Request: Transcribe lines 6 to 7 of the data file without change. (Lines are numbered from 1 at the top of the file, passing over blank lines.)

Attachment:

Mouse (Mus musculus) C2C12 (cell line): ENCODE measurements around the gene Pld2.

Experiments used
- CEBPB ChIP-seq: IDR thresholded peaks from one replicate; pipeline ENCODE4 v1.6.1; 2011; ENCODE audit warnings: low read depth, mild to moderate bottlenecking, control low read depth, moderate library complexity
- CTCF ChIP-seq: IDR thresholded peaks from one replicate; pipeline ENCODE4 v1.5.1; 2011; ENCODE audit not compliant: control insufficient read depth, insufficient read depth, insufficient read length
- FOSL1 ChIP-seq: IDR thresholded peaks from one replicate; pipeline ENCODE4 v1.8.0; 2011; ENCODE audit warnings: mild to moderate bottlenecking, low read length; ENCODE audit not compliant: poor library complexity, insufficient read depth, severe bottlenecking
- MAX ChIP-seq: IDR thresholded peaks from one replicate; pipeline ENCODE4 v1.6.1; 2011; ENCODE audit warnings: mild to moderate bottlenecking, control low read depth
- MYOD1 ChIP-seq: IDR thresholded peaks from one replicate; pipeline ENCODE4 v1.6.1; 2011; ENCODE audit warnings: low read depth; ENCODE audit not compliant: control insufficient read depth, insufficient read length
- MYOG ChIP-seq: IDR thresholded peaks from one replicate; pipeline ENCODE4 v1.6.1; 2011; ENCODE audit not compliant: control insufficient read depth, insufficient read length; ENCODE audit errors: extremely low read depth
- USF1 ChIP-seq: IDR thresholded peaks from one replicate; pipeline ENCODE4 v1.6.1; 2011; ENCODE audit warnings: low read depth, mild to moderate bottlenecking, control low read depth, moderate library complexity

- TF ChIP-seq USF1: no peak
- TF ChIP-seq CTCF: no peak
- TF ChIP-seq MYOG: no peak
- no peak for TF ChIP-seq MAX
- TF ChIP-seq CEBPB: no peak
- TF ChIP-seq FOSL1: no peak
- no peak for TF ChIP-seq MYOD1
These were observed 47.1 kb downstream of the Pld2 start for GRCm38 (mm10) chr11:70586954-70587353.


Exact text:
- MAX ChIP-seq: IDR thresholded peaks from one replicate; pipeline ENCODE4 v1.6.1; 2011; ENCODE audit warnings: mild to moderate bottlenecking, control low read depth
- MYOD1 ChIP-seq: IDR thresholded peaks from one replicate; pipeline ENCODE4 v1.6.1; 2011; ENCODE audit warnings: low read depth; ENCODE audit not compliant: control insufficient read depth, insufficient read length